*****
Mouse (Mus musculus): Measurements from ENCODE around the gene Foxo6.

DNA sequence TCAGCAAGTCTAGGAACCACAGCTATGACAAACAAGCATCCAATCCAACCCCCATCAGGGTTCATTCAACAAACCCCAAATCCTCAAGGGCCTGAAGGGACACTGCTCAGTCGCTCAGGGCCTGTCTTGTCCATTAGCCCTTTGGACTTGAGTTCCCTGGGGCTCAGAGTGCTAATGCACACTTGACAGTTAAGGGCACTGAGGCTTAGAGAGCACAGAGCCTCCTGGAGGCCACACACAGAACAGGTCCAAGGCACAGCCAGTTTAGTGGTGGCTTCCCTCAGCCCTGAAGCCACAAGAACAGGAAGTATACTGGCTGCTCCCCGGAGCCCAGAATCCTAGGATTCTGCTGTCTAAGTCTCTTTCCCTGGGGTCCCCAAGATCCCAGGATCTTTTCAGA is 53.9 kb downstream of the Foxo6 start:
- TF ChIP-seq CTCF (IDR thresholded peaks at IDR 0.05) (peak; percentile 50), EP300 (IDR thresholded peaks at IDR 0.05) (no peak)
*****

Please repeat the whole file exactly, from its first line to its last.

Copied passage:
Mouse (Mus musculus): Measurements from ENCODE around the gene Foxo6.

DNA sequence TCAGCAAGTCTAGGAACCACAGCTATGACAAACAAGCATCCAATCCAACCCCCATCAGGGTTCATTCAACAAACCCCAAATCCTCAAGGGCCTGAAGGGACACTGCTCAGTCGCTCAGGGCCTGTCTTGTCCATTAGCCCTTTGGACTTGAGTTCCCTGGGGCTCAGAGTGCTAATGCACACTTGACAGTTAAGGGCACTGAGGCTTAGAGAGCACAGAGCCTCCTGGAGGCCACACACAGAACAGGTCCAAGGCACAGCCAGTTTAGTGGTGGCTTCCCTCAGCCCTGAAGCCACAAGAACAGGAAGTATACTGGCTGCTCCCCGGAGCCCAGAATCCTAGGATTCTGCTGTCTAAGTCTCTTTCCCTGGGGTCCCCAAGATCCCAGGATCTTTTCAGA is 53.9 kb downstream of the Foxo6 start:
- TF ChIP-seq CTCF (IDR thresholded peaks at IDR 0.05) (peak; percentile 50), EP300 (IDR thresholded peaks at IDR 0.05) (no peak)